Cantwell Hosts Roundtable on Fentanyl Crisis in Everett

Community leaders and people with lived fentanyl experience join Cantwell for press availability after roundtable discussion; Cantwell: “We have to meet it at the national level with a task force response”

EVERETT – Today, U.S. Senator Maria Cantwell (D-WA) hosted a roundtable in Everett to discuss the region’s fentanyl crisis in a closed discussion. Sen. Cantwell was joined by first responders, local elected leaders, city officials, tribal leaders, health specialists, law enforcement, and members of the community who have been personally impacted by the issue.

Immediately following the roundtable, several roundtable participants and Sen. Cantwell addressed members of the media.

“I’ve been conducting the beginnings of a statewide tour listening to our communities across the state… so that we can have a more federal, coordinated response with local governments to fight this crisis. It is a crisis, and our nation needs to understand that,” Sen. Cantwell said. “We have to meet it at the national level with a task force response that helps the communities get the resources they need to fight it, and coordinate with [the Drug Enforcement Administration] and our local law enforcement to tackle this.”

“Fentanyl is a whole new beast, and we know we have to support each other on this,” said Snohomish County Executive David Somers. “I just recently lost my brother to fentanyl back in March. He was smart, funny, capable, a wonderful human being. We heard today from some of the most amazing people too that have lived experience that are articulate, intelligent, smart, capable, and we’re going to really look to them to help us figure out how to attack this problem.”

“I started this organization when I was two years into my own recovery, and one of the things that we started with was bringing awareness to these issues. We are now blatantly aware of these issues. So now we focus on our other parts of our mission, which is to restore hope in the community and help love people back to life,” said Lindsey Arrington, founder of HOPE Soldiers. “I feel like some of the main priorities here are access to treatment – removing barriers to access to treatment – and mandating treatment for those who are unable to make the choice for themselves.”

“When someone is ready, getting them the help that they need immediately, not a week or a month later, but immediately, because a day or a month could be too late. I think people need time. Fentanyl is a whole new monster,” said Taylor Madison, a woman from Snohomish County who’s now 18 months sober. “I personally did six months of long-term inpatient … it took time, and it took work, and it took support – a lot of support. I wouldn’t have been able to do it by myself.”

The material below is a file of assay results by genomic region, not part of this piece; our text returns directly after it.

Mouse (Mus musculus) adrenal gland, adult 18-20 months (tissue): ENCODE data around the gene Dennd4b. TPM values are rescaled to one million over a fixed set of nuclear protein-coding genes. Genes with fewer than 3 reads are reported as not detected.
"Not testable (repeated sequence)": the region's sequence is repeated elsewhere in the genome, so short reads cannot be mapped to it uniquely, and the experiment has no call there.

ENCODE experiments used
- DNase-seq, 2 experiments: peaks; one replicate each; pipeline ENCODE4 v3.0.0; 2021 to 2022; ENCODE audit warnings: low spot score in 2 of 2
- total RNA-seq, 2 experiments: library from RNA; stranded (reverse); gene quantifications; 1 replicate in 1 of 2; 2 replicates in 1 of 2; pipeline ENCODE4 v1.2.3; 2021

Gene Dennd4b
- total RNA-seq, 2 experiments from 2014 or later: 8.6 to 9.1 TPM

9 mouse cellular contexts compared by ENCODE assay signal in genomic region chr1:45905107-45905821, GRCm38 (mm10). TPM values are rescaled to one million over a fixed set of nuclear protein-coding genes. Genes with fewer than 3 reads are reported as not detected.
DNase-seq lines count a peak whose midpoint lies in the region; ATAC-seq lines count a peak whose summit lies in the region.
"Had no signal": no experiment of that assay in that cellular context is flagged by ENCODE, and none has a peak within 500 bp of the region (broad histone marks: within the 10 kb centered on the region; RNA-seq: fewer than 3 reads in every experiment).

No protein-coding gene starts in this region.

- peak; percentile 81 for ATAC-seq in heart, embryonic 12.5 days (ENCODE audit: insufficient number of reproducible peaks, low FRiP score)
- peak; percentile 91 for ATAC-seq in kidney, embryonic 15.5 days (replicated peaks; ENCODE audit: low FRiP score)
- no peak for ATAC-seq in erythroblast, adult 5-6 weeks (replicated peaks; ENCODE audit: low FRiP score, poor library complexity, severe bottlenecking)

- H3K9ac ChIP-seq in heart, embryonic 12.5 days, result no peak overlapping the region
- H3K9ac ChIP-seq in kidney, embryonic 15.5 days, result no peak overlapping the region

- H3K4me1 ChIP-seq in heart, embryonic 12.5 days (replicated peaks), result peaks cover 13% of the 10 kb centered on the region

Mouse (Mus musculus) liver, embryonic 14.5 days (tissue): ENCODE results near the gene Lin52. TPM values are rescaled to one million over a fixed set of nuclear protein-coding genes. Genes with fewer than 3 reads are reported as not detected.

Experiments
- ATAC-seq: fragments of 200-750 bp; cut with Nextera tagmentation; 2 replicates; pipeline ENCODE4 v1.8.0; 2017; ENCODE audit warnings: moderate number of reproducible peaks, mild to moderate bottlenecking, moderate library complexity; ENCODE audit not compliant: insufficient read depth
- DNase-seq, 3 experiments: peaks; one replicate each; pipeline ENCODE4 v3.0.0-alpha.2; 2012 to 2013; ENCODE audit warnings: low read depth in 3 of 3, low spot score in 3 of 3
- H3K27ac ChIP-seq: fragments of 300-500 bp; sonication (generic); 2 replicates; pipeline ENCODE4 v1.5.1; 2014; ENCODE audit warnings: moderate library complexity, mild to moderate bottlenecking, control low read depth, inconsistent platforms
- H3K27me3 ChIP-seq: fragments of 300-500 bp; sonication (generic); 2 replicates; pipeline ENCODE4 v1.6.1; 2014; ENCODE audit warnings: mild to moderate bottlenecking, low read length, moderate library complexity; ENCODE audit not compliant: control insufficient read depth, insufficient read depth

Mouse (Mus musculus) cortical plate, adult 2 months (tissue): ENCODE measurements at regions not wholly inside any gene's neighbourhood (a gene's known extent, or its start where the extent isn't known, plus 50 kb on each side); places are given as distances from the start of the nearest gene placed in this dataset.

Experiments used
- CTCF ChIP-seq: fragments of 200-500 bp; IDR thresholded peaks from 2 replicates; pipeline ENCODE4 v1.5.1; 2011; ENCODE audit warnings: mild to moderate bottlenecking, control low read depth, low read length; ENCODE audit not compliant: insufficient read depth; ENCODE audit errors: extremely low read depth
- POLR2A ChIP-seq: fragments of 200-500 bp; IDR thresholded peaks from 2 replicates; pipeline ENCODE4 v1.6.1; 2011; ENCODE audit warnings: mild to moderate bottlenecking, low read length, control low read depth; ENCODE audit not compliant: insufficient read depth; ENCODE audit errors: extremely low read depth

“People are dying. People aren’t just overdosing, but people are dying,” said Kalei Kaneaiakala, Recovery Coach at Everett Recovery Café. “I think that we can really make a difference if we work together.”

“My son died of an accidental overdose at college in 2015, right before the holidays,” said Cathi Lee, a local mother and a founder of International Overdose Awareness Day. “We did not fit the profile of an addicted son. We were a two parent family, we had income, we were well known in the community, volunteers – we did not fit the profile. We are trying to dispel [the belief that this isn’t] an everybody problem.”

Preliminary data released last month by the Centers for Disease Control and Prevention projects that the State of Washington experienced the second highest increase among U.S. states in reported drug overdose deaths from 2021 to 2022, an increase of 21.4%.  Nationwide, drug overdose deaths are projected to reach 109,680.

In Snohomish County:

  1. More than 860 people have died of overdoses since the start of 2020, and 658 of those overdoses were opioid-related;
  2. Fentanyl was involved in more than 80% of opioid-related deaths in 2022, compared to 23% in 2017;
  3. On average, one person dies in Snohomish County from a fentanyl overdose per day, and;
  4. This year, in the City of Everett alone, there have been 95 overdose deaths, a 493% increase year-over-year.
  5. The number of fatalities from overdoes does not capture the total number of overdoses.  For example, Sen. Cantwell heard in the roundtable about how one social worker embedded with police helped respond to seven overdoses in a single shift – one resulted in a fatality.

Sen. Cantwell also hosted a fentanyl crisis roundtable discussion in Pierce County last week.

Video of the media availability can be viewed HERE; audio HERE; photos HERE; and a transcript HERE.